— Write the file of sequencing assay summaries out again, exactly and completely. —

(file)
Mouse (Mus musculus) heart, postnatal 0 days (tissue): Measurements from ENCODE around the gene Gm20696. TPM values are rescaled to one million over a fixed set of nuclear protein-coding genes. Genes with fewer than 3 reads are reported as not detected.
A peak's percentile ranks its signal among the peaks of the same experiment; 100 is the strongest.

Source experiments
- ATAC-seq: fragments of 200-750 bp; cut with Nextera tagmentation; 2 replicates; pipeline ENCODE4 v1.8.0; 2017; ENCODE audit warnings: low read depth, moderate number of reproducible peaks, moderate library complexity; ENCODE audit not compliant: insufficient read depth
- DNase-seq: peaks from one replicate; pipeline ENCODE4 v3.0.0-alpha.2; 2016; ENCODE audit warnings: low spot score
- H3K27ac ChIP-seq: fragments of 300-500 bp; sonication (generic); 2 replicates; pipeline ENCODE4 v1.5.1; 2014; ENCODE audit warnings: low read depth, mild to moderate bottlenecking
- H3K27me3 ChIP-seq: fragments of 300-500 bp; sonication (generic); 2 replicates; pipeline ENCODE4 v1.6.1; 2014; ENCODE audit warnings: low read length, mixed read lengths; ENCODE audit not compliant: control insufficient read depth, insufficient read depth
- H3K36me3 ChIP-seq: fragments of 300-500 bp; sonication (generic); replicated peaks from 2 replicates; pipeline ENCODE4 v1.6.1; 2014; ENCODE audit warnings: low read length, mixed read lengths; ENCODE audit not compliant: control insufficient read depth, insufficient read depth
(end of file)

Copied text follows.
Mouse (Mus musculus) heart, postnatal 0 days (tissue): Measurements from ENCODE around the gene Gm20696. TPM values are rescaled to one million over a fixed set of nuclear protein-coding genes. Genes with fewer than 3 reads are reported as not detected.
A peak's percentile ranks its signal among the peaks of the same experiment; 100 is the strongest.

Source experiments
- ATAC-seq: fragments of 200-750 bp; cut with Nextera tagmentation; 2 replicates; pipeline ENCODE4 v1.8.0; 2017; ENCODE audit warnings: low read depth, moderate number of reproducible peaks, moderate library complexity; ENCODE audit not compliant: insufficient read depth
- DNase-seq: peaks from one replicate; pipeline ENCODE4 v3.0.0-alpha.2; 2016; ENCODE audit warnings: low spot score
- H3K27ac ChIP-seq: fragments of 300-500 bp; sonication (generic); 2 replicates; pipeline ENCODE4 v1.5.1; 2014; ENCODE audit warnings: low read depth, mild to moderate bottlenecking
- H3K27me3 ChIP-seq: fragments of 300-500 bp; sonication (generic); 2 replicates; pipeline ENCODE4 v1.6.1; 2014; ENCODE audit warnings: low read length, mixed read lengths; ENCODE audit not compliant: control insufficient read depth, insufficient read depth
- H3K36me3 ChIP-seq: fragments of 300-500 bp; sonication (generic); replicated peaks from 2 replicates; pipeline ENCODE4 v1.6.1; 2014; ENCODE audit warnings: low read length, mixed read lengths; ENCODE audit not compliant: control insufficient read depth, insufficient read depth